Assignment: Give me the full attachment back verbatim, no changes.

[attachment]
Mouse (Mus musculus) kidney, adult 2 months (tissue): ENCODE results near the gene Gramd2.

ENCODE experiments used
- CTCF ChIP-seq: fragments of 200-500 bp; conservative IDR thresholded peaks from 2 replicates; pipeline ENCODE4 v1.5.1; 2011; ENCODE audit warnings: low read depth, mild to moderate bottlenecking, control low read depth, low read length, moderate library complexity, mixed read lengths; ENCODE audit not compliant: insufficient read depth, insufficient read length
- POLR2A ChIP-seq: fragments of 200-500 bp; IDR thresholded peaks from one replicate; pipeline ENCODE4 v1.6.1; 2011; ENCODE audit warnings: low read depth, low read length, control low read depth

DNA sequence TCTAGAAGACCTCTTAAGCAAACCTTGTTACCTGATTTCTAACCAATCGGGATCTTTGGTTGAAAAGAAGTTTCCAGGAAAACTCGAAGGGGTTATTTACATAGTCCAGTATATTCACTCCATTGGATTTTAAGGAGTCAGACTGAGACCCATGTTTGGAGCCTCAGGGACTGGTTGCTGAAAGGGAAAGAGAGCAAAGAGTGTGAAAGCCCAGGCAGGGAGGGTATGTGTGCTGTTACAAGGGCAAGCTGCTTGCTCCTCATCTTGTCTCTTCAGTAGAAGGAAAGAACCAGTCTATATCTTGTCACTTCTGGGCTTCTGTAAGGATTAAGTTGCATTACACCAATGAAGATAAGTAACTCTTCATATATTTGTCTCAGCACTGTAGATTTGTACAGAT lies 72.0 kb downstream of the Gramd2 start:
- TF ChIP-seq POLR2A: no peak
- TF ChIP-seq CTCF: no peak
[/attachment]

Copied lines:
Mouse (Mus musculus) kidney, adult 2 months (tissue): ENCODE results near the gene Gramd2.

ENCODE experiments used
- CTCF ChIP-seq: fragments of 200-500 bp; conservative IDR thresholded peaks from 2 replicates; pipeline ENCODE4 v1.5.1; 2011; ENCODE audit warnings: low read depth, mild to moderate bottlenecking, control low read depth, low read length, moderate library complexity, mixed read lengths; ENCODE audit not compliant: insufficient read depth, insufficient read length
- POLR2A ChIP-seq: fragments of 200-500 bp; IDR thresholded peaks from one replicate; pipeline ENCODE4 v1.6.1; 2011; ENCODE audit warnings: low read depth, low read length, control low read depth

DNA sequence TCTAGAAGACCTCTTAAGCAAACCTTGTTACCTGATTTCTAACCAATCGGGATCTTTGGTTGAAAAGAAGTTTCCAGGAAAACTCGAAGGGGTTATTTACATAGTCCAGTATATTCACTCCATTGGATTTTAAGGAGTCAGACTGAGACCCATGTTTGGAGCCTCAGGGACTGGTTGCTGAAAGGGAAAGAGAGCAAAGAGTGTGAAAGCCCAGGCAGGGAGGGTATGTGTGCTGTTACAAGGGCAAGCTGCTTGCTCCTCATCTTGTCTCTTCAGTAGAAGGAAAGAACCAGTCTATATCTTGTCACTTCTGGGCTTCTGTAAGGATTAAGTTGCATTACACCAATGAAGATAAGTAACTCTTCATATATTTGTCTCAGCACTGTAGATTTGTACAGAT lies 72.0 kb downstream of the Gramd2 start:
- TF ChIP-seq POLR2A: no peak
- TF ChIP-seq CTCF: no peak